Screen shot, FromRussiaWithGlove.com

This week has brought the NHL Stanley Cup playoffs, the California Primary election and an interesting measure in Compton tied to changing demographics, and deliberations in Congress over what Homeland Security should be spending, including on immigrant detainees. That, and an ongoing conversation on interracial and interethnic marriages, which has continued online after a popular public event last week at KPCC in Pasadena.

Without further ado, a few highlighted posts from the week.

Monday

Website combines hockey madness and Russian roots, with (g)love The National Hockey League's website has content in eight languages, a testament to its international makeup and fan base. Russian players are well-represented, and in the U.S. they draw Russian American fans. Enter FromRussiaWithGlove.com, a unique English-language site for fans of Russian players edited Sergei Miledin, a 1.5 generation Russian American and New Jersey Devils fan.

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Who had the longest wait for an immigrant visa this month?

Source: Visa Bulletin for June 2012, U.S. Department of State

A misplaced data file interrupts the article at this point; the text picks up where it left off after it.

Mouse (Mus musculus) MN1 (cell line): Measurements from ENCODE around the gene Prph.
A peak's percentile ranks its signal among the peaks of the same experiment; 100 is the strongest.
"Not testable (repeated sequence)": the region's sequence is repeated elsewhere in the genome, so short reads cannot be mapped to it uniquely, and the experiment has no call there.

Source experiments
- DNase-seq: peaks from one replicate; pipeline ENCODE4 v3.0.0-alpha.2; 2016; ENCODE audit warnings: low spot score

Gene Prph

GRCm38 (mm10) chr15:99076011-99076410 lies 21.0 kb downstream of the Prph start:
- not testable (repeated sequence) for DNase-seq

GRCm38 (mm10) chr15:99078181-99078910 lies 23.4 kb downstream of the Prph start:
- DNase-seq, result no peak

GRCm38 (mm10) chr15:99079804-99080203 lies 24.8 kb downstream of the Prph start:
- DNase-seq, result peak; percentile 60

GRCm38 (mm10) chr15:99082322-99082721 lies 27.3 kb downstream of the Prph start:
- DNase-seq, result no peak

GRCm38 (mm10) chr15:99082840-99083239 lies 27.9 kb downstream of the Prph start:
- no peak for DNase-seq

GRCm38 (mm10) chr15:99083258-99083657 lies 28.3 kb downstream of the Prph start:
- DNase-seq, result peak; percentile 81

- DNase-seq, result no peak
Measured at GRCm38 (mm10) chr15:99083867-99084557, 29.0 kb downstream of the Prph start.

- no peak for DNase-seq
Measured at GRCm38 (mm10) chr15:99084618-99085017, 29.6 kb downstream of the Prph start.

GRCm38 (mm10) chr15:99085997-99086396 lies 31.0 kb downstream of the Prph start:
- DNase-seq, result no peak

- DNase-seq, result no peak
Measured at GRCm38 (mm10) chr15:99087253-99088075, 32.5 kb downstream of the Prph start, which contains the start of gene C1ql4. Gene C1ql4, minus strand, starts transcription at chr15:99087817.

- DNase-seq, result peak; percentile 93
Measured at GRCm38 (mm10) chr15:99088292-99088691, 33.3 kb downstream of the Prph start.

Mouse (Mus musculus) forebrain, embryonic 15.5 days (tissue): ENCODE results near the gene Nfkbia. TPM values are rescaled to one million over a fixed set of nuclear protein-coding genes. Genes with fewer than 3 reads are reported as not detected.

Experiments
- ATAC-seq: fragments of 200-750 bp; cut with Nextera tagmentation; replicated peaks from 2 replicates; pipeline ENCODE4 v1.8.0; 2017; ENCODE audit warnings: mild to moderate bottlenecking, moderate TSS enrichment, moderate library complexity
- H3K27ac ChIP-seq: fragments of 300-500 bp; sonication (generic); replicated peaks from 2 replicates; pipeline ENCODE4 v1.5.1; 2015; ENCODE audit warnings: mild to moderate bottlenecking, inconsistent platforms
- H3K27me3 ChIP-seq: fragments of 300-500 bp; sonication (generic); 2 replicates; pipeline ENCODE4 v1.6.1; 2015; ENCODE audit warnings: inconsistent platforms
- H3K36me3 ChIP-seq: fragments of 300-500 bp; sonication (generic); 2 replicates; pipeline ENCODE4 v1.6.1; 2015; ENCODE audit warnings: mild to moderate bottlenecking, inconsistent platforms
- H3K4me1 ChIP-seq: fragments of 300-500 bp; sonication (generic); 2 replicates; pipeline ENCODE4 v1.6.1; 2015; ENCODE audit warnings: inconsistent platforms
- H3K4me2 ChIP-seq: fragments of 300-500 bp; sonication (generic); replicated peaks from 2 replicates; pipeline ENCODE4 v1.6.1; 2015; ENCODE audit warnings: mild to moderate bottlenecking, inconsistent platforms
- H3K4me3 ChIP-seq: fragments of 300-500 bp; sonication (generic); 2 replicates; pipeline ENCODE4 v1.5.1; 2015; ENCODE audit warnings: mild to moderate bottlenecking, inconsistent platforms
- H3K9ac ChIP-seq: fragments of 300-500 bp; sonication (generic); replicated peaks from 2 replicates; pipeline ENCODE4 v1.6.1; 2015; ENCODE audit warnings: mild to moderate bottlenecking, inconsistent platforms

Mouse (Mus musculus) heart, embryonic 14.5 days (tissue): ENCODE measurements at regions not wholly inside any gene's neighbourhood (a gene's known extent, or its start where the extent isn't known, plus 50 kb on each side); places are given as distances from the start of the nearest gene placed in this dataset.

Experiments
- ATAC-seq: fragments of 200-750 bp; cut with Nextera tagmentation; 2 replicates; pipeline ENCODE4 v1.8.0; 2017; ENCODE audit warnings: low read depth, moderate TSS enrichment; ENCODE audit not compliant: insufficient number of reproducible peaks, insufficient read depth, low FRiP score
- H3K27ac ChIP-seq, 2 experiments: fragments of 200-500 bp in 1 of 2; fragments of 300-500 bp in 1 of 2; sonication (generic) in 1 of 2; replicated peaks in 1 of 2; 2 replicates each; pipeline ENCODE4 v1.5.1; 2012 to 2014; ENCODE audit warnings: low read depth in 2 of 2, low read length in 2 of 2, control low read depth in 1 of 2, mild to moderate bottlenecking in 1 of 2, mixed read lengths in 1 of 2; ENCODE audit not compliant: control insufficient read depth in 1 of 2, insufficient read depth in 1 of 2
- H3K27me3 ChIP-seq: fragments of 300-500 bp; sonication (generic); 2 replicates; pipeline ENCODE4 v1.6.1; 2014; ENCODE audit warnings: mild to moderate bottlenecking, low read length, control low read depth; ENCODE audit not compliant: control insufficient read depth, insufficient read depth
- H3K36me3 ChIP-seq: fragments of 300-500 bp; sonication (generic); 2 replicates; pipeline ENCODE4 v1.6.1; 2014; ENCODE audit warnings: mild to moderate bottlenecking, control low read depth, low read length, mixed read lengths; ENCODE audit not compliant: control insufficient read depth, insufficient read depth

Nations with current longest waits for family-sponsored based immigrant visas: The priority dates shown are when applicants now up for processing filed petitions.

We're well into June, meaning it's time to take a look once again at the line for legal entry via the U.S. State Department’s monthly Visa Bulletin. The bulletin lists the wait times for hopeful immigrants waiting to come to the U.S. legally in several family-sponsored visa categories, sponsored by relatives here. And once more, the longest waits continue to be endured by hopeful immigrants in the Philippines, followed by people waiting in Mexico.

For the patient souls still waiting, the line hasn't really budged since last month. Brothers and sisters of U.S. citizens waiting to come legally as immigrants from the Philippines have endured a wait of more than two decades: Those who filed petitions in January 1989 are finally up to receive their visas. Here are the top four categories of immigrants who have waited longest this month: